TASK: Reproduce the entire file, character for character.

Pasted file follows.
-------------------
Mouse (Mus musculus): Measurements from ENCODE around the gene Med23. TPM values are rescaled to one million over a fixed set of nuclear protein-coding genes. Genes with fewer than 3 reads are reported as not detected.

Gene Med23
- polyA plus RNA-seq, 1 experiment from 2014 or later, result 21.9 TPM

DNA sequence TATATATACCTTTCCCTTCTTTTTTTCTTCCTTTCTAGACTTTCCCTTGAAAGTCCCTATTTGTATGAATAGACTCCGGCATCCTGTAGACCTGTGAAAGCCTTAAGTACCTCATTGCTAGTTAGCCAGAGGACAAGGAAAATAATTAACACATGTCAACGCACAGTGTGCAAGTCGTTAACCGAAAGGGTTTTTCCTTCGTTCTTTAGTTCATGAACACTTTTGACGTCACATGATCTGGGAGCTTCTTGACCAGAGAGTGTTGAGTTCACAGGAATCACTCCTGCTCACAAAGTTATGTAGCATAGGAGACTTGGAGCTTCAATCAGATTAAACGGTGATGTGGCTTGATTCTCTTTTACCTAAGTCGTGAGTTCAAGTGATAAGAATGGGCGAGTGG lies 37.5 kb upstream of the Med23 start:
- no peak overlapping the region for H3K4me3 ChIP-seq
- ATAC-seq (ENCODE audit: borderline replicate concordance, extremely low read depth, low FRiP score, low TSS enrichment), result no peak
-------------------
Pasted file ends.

Mouse (Mus musculus): Measurements from ENCODE around the gene Med23. TPM values are rescaled to one million over a fixed set of nuclear protein-coding genes. Genes with fewer than 3 reads are reported as not detected.

Gene Med23
- polyA plus RNA-seq, 1 experiment from 2014 or later, result 21.9 TPM

DNA sequence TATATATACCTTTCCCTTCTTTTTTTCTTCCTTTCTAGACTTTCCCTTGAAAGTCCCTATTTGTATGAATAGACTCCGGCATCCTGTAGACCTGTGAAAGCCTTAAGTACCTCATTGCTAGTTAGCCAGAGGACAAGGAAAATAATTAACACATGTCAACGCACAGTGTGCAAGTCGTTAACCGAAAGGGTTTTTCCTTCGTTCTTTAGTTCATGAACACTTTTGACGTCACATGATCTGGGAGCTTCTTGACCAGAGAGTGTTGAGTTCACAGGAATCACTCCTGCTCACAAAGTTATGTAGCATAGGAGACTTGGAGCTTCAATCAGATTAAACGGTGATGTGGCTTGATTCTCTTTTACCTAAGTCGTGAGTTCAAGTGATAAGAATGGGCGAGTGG lies 37.5 kb upstream of the Med23 start:
- no peak overlapping the region for H3K4me3 ChIP-seq
- ATAC-seq (ENCODE audit: borderline replicate concordance, extremely low read depth, low FRiP score, low TSS enrichment), result no peak